OTTAWA — A new report says a proposed U.S. border-adjustment tax that has stirred up fears in Corporate Canada would inflict considerable damage on both economies.

The analysis by the C.D. Howe Institute think tank estimates the U.S. policy change would shave nearly a full percentage point from Canada’s economic growth.

The study’s authors say the plan would reduce bilateral trade in both directions and predict it would cut nearly 1.3 percentage points from U.S. economic growth.

U.S. House Republicans are pushing for a suite of tax changes, including imposing a 20 per cent tax on imports, by preventing U.S. companies from deducting import costs from their taxable income to encourage investment and manufacturing in the United States.

The border adjustment tax would likely cause U.S. companies to switch to domestic suppliers rather than sourcing items from Canada, researchers at the C.D. Howe Institute said.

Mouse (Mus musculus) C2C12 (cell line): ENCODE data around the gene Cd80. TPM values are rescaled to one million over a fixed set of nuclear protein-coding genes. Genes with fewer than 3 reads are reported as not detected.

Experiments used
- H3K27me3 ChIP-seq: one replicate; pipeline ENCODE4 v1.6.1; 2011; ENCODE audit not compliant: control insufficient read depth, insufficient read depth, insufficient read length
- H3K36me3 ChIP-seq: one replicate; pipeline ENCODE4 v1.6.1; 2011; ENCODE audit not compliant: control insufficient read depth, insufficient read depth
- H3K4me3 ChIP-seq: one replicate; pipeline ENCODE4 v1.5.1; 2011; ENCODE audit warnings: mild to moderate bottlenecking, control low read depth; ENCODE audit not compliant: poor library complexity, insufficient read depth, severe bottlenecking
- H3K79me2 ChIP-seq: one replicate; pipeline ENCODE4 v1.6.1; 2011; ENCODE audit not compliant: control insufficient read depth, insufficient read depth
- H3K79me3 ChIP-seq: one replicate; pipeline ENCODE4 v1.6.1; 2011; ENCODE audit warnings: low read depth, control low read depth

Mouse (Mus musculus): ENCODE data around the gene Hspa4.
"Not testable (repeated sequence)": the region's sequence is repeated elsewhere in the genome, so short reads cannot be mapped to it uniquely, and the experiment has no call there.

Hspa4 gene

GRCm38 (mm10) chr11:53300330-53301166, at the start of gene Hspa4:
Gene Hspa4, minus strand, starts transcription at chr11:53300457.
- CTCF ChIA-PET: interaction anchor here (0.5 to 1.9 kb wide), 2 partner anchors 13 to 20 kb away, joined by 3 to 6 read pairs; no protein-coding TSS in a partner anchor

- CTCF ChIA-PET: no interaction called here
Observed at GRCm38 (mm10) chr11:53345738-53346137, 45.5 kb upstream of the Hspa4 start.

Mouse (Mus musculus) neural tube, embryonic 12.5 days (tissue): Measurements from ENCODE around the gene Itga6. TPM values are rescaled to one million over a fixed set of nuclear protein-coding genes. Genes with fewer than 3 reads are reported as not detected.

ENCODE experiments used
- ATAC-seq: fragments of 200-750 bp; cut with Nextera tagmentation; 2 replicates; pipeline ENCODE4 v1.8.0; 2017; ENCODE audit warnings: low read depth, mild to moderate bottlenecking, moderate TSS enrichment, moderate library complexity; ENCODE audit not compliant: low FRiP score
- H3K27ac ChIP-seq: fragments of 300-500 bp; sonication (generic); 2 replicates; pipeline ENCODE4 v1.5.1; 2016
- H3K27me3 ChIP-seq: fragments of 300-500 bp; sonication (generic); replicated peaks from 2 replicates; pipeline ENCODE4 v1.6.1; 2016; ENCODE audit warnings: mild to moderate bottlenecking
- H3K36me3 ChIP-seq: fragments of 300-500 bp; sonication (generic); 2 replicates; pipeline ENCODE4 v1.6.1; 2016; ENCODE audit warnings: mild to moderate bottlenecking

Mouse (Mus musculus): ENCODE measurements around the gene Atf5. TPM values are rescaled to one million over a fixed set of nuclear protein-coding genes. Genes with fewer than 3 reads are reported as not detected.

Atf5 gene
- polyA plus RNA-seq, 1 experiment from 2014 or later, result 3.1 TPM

The auto, fossil fuel and machinery and equipment sectors would suffer the most as Canada’s exports are heavily weighted toward supplying those sectors, the report said.

The report’s release comes a day after Prime Minister Justin Trudeau met President Donald Trump and top House lawmaker Paul Ryan, who has promoted the border-tax measure.

It’s unclear whether Trudeau was able to get some clarity from Ryan on the future of the border tax, which has Canadian firms deeply concerned.

When asked whether Trudeau learned more about the border-tax proposal, a spokeswoman in his office pointed to a statement that only said the prime minister discussed trade during his meeting with Ryan.

With files from Reuters